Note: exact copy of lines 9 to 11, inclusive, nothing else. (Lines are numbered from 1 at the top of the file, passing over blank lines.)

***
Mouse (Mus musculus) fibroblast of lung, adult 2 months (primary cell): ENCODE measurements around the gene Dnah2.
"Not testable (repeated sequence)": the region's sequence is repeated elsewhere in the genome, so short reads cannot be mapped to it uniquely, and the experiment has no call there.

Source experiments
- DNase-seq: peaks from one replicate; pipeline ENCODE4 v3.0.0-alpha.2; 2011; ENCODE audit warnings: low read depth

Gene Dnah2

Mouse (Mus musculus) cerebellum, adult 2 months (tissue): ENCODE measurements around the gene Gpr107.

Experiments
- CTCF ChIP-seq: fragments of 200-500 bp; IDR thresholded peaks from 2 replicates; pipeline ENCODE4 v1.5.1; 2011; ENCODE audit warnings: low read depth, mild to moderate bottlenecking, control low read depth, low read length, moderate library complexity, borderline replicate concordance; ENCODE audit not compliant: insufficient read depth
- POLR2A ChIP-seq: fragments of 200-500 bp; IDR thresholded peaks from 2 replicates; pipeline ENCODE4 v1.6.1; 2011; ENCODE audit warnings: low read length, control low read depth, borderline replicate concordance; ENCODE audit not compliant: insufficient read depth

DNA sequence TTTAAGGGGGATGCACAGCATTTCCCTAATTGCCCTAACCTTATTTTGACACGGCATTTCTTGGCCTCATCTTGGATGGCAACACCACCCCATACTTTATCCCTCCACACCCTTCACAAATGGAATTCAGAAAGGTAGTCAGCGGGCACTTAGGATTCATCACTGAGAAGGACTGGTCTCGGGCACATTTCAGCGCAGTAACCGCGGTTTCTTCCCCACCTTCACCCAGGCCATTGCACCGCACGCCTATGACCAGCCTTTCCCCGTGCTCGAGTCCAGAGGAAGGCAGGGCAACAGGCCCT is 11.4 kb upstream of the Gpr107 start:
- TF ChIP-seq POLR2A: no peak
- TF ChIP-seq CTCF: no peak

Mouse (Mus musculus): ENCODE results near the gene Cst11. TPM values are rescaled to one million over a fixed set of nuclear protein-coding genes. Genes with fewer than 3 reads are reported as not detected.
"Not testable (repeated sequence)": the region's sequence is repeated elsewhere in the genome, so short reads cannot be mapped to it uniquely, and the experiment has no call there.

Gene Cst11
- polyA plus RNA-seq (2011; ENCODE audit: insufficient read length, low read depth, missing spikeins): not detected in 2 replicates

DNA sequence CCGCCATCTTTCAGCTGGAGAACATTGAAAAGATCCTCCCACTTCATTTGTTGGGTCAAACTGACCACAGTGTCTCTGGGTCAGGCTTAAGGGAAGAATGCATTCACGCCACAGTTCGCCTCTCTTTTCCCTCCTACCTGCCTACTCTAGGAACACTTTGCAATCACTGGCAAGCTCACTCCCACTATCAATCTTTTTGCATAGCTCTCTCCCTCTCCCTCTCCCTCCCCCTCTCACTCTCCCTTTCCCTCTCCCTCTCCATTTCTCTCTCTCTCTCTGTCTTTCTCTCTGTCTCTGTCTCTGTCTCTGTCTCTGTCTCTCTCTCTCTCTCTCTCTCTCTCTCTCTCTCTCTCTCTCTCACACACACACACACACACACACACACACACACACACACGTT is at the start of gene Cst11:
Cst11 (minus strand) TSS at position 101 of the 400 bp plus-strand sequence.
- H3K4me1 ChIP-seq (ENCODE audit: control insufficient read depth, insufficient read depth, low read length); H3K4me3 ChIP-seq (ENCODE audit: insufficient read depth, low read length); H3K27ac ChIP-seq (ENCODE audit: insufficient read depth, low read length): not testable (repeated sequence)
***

- POLR2A ChIP-seq: fragments of 200-500 bp; IDR thresholded peaks from 2 replicates; pipeline ENCODE4 v1.6.1; 2011; ENCODE audit warnings: low read length, control low read depth, borderline replicate concordance; ENCODE audit not compliant: insufficient read depth

DNA sequence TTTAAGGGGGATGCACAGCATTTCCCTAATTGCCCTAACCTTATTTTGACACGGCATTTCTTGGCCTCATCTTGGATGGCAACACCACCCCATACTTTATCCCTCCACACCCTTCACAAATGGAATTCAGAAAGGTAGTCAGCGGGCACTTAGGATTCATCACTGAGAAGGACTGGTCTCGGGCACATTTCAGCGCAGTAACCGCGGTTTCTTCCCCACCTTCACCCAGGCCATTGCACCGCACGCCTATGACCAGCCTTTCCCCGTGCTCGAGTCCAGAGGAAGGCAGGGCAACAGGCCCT is 11.4 kb upstream of the Gpr107 start:
- TF ChIP-seq POLR2A: no peak